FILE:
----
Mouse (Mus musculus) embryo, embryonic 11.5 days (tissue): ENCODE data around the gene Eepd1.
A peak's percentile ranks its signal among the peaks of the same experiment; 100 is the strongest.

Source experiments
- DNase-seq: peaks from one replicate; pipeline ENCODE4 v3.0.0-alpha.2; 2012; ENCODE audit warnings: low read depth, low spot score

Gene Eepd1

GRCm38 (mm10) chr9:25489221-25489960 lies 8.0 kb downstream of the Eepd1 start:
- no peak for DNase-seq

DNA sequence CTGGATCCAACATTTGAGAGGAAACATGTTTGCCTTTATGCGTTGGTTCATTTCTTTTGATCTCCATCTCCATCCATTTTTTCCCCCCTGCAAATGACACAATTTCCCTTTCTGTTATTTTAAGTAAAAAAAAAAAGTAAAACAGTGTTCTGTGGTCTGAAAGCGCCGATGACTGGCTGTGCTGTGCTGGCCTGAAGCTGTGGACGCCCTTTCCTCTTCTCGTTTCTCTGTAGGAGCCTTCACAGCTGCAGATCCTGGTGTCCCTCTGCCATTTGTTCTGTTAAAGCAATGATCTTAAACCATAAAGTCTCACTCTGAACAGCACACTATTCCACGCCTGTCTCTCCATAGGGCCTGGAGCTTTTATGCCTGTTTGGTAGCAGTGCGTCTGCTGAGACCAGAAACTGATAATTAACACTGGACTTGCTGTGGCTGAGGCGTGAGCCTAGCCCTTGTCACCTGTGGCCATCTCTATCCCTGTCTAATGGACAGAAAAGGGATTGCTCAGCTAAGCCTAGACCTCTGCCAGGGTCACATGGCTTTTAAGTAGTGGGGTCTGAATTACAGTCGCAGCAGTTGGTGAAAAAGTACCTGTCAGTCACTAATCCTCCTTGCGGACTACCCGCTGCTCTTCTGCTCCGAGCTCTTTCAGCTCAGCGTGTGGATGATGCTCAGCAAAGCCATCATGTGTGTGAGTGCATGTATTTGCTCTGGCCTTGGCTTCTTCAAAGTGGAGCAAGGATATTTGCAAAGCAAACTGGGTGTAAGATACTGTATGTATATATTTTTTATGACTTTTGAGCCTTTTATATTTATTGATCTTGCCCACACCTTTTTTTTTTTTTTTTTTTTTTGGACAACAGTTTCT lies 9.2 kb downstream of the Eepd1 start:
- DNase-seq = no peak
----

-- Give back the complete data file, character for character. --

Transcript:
Mouse (Mus musculus) embryo, embryonic 11.5 days (tissue): ENCODE data around the gene Eepd1.
A peak's percentile ranks its signal among the peaks of the same experiment; 100 is the strongest.

Source experiments
- DNase-seq: peaks from one replicate; pipeline ENCODE4 v3.0.0-alpha.2; 2012; ENCODE audit warnings: low read depth, low spot score

Gene Eepd1

GRCm38 (mm10) chr9:25489221-25489960 lies 8.0 kb downstream of the Eepd1 start:
- no peak for DNase-seq

DNA sequence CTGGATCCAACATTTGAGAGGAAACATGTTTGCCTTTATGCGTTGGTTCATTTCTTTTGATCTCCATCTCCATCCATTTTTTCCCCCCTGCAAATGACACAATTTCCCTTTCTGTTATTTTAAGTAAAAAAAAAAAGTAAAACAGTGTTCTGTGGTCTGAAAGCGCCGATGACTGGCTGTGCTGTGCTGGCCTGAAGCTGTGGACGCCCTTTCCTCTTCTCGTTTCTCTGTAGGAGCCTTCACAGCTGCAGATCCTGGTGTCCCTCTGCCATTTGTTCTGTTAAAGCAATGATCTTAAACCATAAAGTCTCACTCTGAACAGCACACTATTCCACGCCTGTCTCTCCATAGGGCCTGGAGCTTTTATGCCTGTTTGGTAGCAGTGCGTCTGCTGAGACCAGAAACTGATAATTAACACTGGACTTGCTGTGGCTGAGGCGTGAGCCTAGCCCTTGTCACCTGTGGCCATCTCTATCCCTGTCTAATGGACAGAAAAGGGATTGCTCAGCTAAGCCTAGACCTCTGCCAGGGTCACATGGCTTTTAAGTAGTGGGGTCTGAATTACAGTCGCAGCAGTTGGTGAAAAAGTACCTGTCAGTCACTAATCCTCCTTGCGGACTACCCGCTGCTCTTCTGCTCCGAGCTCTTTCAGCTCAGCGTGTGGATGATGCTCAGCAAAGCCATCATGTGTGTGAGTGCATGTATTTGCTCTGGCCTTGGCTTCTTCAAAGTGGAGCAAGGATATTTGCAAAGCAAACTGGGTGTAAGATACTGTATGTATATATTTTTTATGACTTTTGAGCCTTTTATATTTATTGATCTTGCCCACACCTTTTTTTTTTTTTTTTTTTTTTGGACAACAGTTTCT lies 9.2 kb downstream of the Eepd1 start:
- DNase-seq = no peak